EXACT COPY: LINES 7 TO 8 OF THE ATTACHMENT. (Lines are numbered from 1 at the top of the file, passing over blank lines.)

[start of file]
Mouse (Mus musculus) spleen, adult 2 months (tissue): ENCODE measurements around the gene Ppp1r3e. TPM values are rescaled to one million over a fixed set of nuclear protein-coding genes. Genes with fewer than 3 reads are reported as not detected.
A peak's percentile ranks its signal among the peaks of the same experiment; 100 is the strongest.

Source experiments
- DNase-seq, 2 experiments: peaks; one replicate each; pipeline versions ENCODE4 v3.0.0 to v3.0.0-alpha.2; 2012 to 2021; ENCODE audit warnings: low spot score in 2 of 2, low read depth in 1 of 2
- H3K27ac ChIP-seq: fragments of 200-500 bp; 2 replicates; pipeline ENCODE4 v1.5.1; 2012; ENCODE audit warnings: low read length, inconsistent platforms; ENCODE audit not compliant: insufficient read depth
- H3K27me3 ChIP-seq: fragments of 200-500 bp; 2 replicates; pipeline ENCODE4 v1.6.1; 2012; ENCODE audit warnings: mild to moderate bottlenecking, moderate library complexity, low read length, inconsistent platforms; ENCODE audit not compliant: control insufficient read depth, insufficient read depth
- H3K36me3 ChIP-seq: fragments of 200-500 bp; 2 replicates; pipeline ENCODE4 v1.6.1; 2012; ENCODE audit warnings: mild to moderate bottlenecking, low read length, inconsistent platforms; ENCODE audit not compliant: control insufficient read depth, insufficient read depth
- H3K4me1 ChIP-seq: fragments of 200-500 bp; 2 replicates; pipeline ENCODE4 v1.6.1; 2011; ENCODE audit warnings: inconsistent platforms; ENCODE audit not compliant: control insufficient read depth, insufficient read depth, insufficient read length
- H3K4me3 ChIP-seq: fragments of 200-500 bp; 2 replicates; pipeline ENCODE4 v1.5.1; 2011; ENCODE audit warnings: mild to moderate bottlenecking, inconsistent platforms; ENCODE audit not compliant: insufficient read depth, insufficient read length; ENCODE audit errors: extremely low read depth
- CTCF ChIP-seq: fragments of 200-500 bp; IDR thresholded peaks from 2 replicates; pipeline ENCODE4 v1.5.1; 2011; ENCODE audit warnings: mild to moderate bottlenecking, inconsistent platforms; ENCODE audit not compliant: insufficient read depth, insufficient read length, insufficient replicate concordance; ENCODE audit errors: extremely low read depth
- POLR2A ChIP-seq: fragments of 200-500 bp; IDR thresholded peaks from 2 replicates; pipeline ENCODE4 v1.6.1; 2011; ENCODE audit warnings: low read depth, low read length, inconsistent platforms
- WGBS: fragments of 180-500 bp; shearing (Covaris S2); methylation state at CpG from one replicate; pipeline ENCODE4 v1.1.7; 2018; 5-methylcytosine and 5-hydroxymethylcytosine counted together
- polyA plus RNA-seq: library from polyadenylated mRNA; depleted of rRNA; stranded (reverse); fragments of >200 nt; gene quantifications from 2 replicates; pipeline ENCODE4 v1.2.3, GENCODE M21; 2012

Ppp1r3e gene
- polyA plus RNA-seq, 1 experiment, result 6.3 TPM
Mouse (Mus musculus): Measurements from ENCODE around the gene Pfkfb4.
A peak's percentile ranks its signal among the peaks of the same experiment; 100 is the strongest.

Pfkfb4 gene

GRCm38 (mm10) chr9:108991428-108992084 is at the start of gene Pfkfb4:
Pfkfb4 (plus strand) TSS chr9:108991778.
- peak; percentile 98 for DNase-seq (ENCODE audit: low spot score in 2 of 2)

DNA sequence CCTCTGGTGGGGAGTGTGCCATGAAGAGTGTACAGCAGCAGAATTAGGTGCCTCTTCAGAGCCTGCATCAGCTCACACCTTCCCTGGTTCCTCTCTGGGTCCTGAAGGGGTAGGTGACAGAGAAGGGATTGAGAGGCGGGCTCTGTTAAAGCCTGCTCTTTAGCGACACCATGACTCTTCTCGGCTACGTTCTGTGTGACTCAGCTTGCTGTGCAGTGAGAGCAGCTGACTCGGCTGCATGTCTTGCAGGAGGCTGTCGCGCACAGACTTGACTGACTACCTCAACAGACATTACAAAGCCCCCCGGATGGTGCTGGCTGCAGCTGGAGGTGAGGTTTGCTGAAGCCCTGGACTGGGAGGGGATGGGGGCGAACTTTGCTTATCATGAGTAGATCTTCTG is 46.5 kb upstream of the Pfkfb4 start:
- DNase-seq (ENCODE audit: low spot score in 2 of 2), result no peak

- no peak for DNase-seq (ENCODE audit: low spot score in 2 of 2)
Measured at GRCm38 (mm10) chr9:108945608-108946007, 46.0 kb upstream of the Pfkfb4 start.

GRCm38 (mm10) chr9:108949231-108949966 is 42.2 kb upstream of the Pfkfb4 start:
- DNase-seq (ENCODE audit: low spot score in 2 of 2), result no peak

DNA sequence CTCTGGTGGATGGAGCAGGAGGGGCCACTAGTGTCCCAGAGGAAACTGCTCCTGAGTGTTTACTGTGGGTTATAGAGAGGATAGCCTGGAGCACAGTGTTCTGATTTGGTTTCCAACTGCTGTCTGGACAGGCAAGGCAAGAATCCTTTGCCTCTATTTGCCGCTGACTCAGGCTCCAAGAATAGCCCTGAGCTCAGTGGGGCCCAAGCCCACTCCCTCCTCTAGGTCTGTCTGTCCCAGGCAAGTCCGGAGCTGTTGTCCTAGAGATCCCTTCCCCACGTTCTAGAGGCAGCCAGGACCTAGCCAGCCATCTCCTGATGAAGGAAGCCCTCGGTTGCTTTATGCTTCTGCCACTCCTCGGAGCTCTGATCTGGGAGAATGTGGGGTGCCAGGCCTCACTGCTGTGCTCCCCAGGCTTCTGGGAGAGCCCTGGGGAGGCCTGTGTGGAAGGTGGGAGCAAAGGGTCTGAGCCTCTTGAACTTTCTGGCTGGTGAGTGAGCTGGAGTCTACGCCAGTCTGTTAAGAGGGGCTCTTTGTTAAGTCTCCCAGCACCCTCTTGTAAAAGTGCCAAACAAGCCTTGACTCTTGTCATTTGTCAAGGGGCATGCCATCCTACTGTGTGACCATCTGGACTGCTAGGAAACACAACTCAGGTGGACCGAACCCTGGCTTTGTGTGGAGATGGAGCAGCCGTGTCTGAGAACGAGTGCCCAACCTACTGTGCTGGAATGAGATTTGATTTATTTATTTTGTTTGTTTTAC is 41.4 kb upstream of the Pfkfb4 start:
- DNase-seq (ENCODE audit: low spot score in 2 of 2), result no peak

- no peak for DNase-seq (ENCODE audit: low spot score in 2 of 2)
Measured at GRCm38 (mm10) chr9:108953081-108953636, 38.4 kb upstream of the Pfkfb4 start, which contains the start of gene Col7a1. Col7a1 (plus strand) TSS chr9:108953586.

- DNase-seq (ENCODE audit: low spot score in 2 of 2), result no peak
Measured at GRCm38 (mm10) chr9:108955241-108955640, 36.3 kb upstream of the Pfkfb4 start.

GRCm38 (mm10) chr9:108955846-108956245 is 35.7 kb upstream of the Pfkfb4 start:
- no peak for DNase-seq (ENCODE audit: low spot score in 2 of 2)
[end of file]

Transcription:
- H3K36me3 ChIP-seq: fragments of 200-500 bp; 2 replicates; pipeline ENCODE4 v1.6.1; 2012; ENCODE audit warnings: mild to moderate bottlenecking, low read length, inconsistent platforms; ENCODE audit not compliant: control insufficient read depth, insufficient read depth
- H3K4me1 ChIP-seq: fragments of 200-500 bp; 2 replicates; pipeline ENCODE4 v1.6.1; 2011; ENCODE audit warnings: inconsistent platforms; ENCODE audit not compliant: control insufficient read depth, insufficient read depth, insufficient read length